Readers may note I say we versus me, I was on a four day motorcycle tour with my youngest daughter. She ended up not being a happy camper during the significantly long uphill, switchback trek to the mouth of the cave. (Rather than tell me she was hungover she just complained – most likely because I would not have felt a bit sorry for her. The blisters on her feet however were another issue) It took me 45 minutes to an hour to the mouth, she took longer.

There were maybe 3-4 places with coloured lights; my preference would be none. (In and around Guilin, China, also known for its caves, lighting is a garish art form

Once there we had to climb down a short set of steps, enter the somewhat narrow mouth to the cave, adjust our eyes, then be wowed by the spectacular, disorienting view, in the eerie darkness. Plus the stairs. The steep stairs. Wooden, vertigo inducing stairs. I had a few moments when I did not think my equilibrium would balance on time to go forward or back. Fortunately my brain and feet worked in unison and I sallied forth. My daughter was somewhere behind me taking pictures and finally enjoying herself despite the muttering of ‘I’ve seen caves, why am I here’ that were audible enough for me to hear until I was further away – I never did remind her that sound carries. I focussed on being awed by the natural, internal world. White walls, cathedral surmounting ceiling, a couple of degrees cooler than outside, naturally formed, marbled statues that outclass even the most perfect of all statues – which is of course up to debate. I was happy to note this cave is tastefully lit, just enough light to not trip over your feet. We were also there, until as noted, more visitors were arriving, when it was relatively quiet. At one point it felt as though we were the sole inhabitants of a lost underworld. 

Although called a dry cave there was water on many of the surfaces. I did wonder where it came from.
This was like time had suddenly stood still in mid bubble.

Photos cannot do justice to the magnificence of huge spaces unless taken from above, and, although I took a few pictures from the top of the stairs’ the feel for the space – I never felt I was literally under millions of tons of rock, well not until now – cannot be depicted unless perhaps a drone (heaven forbid) were to be used. I hope I managed, with help from my daughter who has a much better eye for photo ops than I, to find enough shots for others to enjoy.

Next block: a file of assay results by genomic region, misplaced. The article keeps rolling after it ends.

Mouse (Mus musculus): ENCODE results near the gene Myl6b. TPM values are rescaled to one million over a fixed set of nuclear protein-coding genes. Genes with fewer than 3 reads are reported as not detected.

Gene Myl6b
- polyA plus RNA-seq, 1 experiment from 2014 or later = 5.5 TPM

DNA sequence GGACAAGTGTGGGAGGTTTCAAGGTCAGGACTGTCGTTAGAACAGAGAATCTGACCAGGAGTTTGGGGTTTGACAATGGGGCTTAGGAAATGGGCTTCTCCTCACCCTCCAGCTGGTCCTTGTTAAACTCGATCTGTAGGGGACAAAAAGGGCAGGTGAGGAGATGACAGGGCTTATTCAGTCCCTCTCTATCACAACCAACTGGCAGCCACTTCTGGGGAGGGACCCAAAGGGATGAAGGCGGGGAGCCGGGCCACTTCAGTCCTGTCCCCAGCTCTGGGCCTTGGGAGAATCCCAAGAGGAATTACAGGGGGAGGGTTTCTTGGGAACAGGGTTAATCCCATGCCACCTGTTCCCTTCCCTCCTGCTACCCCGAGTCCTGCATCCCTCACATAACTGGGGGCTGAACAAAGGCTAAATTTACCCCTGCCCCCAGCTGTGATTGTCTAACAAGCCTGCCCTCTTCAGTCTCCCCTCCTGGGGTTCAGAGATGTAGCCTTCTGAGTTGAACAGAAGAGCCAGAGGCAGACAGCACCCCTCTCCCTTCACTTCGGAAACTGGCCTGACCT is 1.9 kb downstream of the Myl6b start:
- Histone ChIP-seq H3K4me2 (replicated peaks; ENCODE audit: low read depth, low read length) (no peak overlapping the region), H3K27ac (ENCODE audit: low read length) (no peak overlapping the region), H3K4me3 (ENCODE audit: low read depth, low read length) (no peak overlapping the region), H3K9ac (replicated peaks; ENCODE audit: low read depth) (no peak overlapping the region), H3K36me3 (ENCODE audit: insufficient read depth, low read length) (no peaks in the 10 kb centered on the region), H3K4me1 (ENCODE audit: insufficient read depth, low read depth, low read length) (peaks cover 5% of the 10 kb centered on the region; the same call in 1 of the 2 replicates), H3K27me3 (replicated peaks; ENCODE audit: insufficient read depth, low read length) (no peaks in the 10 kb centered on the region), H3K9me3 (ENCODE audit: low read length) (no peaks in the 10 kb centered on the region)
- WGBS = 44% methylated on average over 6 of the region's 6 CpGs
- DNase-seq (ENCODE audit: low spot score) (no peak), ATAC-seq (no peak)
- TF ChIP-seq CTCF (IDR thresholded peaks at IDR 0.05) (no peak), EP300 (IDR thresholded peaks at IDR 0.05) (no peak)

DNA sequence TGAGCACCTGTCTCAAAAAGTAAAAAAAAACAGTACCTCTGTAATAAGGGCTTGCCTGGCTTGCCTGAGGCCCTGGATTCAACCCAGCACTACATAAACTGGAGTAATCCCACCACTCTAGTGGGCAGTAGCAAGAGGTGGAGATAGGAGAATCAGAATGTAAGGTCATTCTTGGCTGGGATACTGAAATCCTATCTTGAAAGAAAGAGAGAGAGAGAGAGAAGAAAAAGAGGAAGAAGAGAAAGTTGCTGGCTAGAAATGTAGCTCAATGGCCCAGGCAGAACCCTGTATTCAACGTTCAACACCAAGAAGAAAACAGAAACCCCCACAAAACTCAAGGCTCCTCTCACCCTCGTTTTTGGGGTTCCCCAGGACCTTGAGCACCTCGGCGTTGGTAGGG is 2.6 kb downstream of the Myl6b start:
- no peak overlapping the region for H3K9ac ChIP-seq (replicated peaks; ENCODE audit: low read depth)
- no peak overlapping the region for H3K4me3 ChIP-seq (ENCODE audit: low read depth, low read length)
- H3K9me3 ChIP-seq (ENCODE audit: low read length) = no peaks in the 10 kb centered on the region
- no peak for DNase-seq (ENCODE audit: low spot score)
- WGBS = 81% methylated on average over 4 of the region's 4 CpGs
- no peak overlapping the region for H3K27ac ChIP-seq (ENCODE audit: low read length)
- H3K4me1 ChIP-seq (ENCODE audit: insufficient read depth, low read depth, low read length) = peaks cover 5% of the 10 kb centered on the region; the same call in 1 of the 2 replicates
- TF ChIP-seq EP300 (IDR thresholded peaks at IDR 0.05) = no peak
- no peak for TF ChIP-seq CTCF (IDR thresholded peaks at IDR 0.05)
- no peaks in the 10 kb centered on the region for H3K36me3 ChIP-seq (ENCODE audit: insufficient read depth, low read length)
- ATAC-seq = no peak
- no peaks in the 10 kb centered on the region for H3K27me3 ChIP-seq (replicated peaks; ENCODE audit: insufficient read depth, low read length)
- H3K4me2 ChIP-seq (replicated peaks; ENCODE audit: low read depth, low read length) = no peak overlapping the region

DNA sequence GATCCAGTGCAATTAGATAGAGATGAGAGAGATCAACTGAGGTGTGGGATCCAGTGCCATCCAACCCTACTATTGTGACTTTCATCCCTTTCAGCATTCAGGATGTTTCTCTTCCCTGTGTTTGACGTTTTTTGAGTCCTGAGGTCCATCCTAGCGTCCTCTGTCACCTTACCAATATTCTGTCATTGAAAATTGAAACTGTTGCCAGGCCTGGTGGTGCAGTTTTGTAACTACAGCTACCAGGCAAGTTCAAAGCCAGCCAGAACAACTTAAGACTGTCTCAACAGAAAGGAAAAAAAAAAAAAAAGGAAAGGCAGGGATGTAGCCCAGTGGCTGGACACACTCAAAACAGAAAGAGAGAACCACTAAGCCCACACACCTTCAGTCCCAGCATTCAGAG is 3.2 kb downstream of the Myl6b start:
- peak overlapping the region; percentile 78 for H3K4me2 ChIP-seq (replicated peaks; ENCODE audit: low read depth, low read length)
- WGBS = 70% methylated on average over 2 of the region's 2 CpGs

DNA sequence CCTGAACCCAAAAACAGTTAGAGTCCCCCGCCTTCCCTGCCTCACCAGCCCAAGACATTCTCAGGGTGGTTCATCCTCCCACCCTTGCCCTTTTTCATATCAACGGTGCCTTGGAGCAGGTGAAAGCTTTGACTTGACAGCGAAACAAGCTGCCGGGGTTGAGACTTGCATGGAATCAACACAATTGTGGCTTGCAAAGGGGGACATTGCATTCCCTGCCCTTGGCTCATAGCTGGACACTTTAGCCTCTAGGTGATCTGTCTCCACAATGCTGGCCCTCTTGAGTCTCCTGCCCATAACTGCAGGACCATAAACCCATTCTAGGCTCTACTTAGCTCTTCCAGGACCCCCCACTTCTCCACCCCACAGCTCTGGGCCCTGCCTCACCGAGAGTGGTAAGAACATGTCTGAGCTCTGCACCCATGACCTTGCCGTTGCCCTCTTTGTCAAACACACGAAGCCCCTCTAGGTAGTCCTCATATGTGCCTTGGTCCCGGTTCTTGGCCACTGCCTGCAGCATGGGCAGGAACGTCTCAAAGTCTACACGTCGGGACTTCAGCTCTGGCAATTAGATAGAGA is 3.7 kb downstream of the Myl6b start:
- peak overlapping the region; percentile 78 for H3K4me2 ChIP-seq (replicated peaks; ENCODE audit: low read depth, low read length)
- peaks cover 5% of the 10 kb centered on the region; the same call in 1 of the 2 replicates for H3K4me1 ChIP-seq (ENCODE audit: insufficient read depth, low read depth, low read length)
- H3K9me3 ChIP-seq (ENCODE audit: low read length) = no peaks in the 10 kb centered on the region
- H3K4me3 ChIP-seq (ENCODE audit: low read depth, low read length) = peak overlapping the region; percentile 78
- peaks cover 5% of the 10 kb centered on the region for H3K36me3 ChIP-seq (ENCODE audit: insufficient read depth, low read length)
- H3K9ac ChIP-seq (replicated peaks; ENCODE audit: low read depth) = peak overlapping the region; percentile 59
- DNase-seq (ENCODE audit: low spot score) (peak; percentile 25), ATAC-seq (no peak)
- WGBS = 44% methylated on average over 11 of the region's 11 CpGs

This was the end for us although my daughter thought the sleeping guard gave us the opportunity to slip over the guardrail. I did read later that it is possible to explore further with a guide. The fact a guide is necessary made me happy to turn back.

Pre-trip Preparations: What about the cat? (And trivial stuff like health & rent)


Insisting I cannot leave him – he threw my clothes on the floor and made a nest.

Smitten with my cat is a mild descriptor for how important he is to me. I have lived with cats, either my own or, by extension family cats, for about 40 years. With just a little effort I could probably name all of them. Which brings me to heading out for a no working 60 day trip. Leaving my cat behind for any length of time is becoming more and more difficult. He is over 15 y/o, born in a hole-in-the-wall shop on the University Road stretch of Nanning, China. These days I leave him at home with my daughter. (In the past he has stayed with extended family) I am grateful she does not currently have my wanderlust. What is most important is to give carte blanche decision making even if it means you, the traveller, might come home to a paw print and a box of ashes and an emptier bank account. The only other choice would be to stay home. Reality sucks, less so if prepared.
He does the best royally pissed off face. In royal comfort.

Am I cruel to leave Mozzy behind? Not if he will receive the same gold standard care and love I lavish on him. Am I sure he will indeed receive said lavishness – absolutely. About the only concern I have is that our vet is a 30 minute drive from home. They know how to handle him, they have his records, they are prepared. My daughter does not drive. Mozzy needs Cartrophen injections every other week for a leg injury from a few years ago. He also has some other issues we have been trying to get a handle on – before I leave. It would help if he would eat his bribe or salmon. Which brings me full circle, it is difficult to leave any loved, elder family behind – even a cat.